The Immorality Of Nuclear Deterrence Essay Research — страница 3

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of the state to perform its basic functions ought to be rejected. That is only reasonable.Also and unsurprisingly, there is little ambiguity in the Catholic Church s position regarding nuclear deterrence posture. The National Conference of Catholic Bishops, writing during the cold war, define nuclear deterrence and the risk of the use of nuclear weapons as the greatest violation of the ideas of non-violence and non-lethality they see as critical to a Catholic worldview. Any notion that deterrence is legitimate for reasons of retaliation is quickly dispelled by the Conference, because there is little hope of ever using nuclear weapons in a selective or restrictive manner (Challenge of Peace 143). The Conference goes on to say that there is also little chance that such a nuclear

exchange would be limited, due to the massive amounts of testimony by government officials (Challenge of Peace 144). The fact that the Conference wrote during the cold war is irrelevant, and all of their arguments still apply today because the east-west institutional restraints made that kind of deterrence more stable. In the post cold war world, there are no such restraints on nations such as Iraq, Iran, or Libya, and there are always third parties involved in crises that have a nuclear capacity. Deterrence being stable during the cold war does not mean that it will hold stable given that other nations have nuclear weapons (Dunn 39). The Catholic Church answers the idea that a limited nuclear conflict could occur quite succinctly. She believes, as above, that this option would

simply not occur. There are numerous reasons the Bishops cite for this, including that lack of information regarding an enemy, insufficient time and the massive pressures and stresses in a crisis, misperception, and a breakdown in rigorous counter-force targeting all mean that a nuclear war would not be a limited event. Indeed, if one must rely on the use of a nuclear arsenal for defense, there is no barrier to massive use of those weapons, and no reason why one would refrain should a situation arise that would make the leader feel it necessary to launch (Challenge of Peace 158). In addition to the impossibility of limited nuclear conflict, the Conference explains why the idea of counter-force targeting is woefully insufficient to justify status quo nuclear doctrine. The U.S.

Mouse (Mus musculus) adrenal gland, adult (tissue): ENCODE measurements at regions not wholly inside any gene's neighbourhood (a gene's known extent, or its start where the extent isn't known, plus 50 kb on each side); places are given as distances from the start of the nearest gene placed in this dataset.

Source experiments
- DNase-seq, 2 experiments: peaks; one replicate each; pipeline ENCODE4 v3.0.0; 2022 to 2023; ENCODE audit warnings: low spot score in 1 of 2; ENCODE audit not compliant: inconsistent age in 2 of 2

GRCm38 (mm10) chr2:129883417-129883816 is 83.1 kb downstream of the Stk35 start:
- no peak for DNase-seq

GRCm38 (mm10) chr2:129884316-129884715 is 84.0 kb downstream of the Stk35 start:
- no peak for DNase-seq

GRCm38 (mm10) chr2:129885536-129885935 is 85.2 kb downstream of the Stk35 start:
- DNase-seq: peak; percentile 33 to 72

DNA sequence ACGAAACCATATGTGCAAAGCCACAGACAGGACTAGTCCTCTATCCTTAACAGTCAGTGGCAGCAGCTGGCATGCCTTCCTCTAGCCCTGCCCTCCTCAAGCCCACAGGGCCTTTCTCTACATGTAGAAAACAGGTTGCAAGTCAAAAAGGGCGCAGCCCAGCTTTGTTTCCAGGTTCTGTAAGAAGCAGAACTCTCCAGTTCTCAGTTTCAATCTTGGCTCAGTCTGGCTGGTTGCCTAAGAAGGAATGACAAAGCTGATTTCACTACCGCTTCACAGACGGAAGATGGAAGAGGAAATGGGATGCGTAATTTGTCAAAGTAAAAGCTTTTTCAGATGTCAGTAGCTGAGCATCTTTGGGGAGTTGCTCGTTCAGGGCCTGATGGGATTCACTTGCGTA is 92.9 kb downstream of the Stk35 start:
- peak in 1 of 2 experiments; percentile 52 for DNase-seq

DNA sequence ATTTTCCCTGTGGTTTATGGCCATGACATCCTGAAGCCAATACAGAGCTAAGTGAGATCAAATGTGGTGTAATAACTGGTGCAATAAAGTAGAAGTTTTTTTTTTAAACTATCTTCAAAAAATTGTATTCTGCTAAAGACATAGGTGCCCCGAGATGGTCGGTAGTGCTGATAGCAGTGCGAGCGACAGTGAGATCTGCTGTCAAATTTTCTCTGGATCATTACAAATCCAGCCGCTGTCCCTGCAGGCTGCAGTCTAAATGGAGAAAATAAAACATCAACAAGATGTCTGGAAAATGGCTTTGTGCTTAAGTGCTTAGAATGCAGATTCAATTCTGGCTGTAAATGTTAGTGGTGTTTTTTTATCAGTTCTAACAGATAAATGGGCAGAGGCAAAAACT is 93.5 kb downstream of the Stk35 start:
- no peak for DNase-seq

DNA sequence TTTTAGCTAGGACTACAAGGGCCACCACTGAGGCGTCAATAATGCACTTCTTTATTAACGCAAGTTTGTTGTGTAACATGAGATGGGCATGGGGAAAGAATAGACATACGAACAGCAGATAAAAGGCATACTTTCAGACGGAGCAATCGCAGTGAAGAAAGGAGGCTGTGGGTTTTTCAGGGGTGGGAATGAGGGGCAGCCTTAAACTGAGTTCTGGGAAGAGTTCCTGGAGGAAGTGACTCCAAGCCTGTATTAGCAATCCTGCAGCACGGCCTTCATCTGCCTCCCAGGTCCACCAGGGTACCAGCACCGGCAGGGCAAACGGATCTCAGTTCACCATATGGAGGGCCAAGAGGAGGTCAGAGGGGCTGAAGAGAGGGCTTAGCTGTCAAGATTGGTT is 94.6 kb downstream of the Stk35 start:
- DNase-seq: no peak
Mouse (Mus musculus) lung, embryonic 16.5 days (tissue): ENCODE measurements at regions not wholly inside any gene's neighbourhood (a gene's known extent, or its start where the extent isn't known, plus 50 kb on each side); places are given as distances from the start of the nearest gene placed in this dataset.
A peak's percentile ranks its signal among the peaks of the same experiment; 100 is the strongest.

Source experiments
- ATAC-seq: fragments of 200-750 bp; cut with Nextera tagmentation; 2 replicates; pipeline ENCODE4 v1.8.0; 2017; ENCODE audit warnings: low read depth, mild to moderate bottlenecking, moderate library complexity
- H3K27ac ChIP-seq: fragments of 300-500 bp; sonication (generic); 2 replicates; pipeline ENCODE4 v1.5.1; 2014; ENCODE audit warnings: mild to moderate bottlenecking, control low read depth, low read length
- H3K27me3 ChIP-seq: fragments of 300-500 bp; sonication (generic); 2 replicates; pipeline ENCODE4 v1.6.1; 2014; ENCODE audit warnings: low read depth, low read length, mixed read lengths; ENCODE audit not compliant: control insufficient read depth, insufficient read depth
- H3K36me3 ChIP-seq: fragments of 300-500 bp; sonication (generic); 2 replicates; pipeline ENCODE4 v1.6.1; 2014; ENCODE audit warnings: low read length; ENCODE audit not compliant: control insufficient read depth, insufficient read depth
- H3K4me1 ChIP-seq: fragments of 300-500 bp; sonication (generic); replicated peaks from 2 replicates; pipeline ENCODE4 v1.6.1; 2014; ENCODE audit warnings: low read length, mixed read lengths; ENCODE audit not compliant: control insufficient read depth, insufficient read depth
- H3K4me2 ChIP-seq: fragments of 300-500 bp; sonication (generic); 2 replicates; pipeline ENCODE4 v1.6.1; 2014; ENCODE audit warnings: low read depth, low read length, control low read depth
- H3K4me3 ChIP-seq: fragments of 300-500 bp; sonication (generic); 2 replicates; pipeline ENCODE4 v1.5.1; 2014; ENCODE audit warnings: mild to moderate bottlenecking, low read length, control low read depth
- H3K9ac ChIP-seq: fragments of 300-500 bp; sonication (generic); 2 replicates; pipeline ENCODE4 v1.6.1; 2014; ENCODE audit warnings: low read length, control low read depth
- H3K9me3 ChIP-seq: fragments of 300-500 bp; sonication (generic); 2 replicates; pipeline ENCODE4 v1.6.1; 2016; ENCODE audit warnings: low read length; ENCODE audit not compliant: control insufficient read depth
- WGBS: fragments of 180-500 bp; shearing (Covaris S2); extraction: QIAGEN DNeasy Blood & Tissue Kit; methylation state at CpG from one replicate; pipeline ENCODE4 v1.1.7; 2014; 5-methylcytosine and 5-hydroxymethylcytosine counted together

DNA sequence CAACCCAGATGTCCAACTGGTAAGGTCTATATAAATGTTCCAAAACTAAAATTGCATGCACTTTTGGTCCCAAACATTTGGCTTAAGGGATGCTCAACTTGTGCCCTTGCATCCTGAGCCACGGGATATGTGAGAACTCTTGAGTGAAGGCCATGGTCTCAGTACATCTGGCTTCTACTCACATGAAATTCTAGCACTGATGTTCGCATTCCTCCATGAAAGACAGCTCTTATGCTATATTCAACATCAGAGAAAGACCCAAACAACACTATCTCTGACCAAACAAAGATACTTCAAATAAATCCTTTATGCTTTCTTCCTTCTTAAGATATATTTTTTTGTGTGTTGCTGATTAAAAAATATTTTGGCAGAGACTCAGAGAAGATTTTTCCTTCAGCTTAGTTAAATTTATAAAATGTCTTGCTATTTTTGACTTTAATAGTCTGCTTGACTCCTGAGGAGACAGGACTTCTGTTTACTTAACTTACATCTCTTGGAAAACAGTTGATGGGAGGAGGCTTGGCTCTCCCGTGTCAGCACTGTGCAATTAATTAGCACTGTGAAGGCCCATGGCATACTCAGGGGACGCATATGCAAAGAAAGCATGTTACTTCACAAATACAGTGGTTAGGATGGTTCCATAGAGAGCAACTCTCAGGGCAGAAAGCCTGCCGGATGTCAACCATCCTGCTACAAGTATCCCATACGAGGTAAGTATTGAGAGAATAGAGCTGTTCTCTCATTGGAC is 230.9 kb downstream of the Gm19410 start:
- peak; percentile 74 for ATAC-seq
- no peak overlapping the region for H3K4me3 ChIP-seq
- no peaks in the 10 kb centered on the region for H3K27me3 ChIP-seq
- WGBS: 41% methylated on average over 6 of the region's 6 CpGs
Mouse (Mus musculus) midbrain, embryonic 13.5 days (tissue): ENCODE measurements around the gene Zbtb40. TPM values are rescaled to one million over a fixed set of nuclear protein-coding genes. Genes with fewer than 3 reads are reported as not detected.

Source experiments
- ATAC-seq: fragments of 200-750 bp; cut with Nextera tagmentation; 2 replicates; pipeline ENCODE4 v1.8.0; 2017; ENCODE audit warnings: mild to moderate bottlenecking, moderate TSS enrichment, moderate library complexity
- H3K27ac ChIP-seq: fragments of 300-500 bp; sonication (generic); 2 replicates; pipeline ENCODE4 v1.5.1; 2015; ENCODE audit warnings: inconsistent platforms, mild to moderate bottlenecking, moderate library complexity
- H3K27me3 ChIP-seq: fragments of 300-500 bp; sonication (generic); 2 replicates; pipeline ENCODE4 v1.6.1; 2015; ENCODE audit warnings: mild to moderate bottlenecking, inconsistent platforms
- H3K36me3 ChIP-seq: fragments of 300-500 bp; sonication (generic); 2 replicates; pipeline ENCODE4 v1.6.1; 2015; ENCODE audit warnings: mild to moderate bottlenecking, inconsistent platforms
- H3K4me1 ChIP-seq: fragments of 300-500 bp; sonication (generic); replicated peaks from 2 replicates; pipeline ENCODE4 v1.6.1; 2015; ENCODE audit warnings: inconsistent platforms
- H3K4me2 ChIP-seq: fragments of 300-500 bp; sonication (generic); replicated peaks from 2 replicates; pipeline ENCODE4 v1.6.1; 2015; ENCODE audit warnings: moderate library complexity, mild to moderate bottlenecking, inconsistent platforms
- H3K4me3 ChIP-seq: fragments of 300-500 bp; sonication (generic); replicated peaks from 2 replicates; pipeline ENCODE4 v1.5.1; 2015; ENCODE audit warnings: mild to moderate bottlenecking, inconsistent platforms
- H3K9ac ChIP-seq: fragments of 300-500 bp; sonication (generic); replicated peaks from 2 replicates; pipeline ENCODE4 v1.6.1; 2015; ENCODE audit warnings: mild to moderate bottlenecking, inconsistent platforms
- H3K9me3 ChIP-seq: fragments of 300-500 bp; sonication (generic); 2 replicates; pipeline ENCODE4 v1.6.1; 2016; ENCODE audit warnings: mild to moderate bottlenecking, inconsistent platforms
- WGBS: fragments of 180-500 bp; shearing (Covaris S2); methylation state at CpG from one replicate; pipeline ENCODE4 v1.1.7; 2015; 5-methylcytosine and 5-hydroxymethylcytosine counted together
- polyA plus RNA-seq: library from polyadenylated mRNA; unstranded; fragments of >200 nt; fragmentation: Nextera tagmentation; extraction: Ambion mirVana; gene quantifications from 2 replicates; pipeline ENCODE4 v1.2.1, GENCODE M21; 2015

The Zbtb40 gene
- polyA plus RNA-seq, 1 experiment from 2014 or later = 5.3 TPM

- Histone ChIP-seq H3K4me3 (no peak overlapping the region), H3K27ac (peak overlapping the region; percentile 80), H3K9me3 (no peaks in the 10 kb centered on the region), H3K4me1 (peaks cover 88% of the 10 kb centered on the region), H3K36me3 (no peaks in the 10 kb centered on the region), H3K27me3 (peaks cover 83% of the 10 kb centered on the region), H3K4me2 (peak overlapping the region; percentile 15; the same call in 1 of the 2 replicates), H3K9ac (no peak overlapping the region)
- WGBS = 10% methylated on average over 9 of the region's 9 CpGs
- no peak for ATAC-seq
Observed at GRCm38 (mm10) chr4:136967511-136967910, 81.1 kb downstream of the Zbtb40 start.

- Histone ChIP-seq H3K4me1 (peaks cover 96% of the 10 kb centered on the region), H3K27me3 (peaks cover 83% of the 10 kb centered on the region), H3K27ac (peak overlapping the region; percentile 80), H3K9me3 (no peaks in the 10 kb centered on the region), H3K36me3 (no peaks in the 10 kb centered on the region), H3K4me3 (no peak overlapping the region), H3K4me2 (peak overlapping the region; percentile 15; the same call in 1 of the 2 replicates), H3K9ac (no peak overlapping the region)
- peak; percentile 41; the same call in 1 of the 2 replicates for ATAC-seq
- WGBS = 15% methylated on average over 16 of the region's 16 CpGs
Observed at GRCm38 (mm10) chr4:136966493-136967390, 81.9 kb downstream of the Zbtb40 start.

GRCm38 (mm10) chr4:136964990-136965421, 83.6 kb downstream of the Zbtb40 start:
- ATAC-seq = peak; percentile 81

Bishops point out that military targets are often widespread, meaning that numerous nuclear weapons would have to be used to achieve any military objective. In addition, the Bishops cite the fact that the radioactive fallout from so many blasts would kill indiscriminately, anyway. Radiation does not draw a distinction between military personnel and the civilian population (Challenge of Peace 145). Furthermore, counter-force targeting is often joined with a declaratory policy which conveys the notion that nuclear war is subject to precise rational and moral limits. This is mutually exclusive with the Catholic just war doctrine. Counter-force also raises the risk of conflict, again proving the immorality of nuclear doctrine, because it would threaten the viability of other nations

retaliatory forces, making deterrence unstable in a crisis and war more likely (Challenge of Peace 184). Counter force targeting, even, isn t just counter force. The United States recognized forty thousand military sites throughout the Soviet Union including sixty in Moscow alone (Peacetalk 14). There are numerous reasons why the church is so adamantly opposed to MAD doctrine, all of which are at the heart of the teaching of just war theory. The Catholic Church simply does not condone such a loss of life that a nuclear retaliation doctrine allows. Any act of war aimed indiscriminately at the destruction of entire cities or of extensive areas along with their population is a crime against God and man itself. It merits unequivocal and unhesitating condemnation (Challenge of Peace

147). One does not need to go very far to realize that nuclear weapons, because of their sheer destructive capability, are weapons whose use, or threats of use, fit the above description. It is important to describe the applicable portions of the just war teaching here. The primary pillars being, for deterrence, that of indiscrimination and of disproportionality. Nuclear weapons, the use thereof or the threat of that use, are entirely indiscriminate. This is shown by the counter force-counter value distinction above. These weapons do not only attack opposing military forces; they attack everyone in a nation. This is unacceptable. Indiscrimination means killing of innocents, means hostage holding, means the risk of massive destruction, and means revenge. The Catholic Church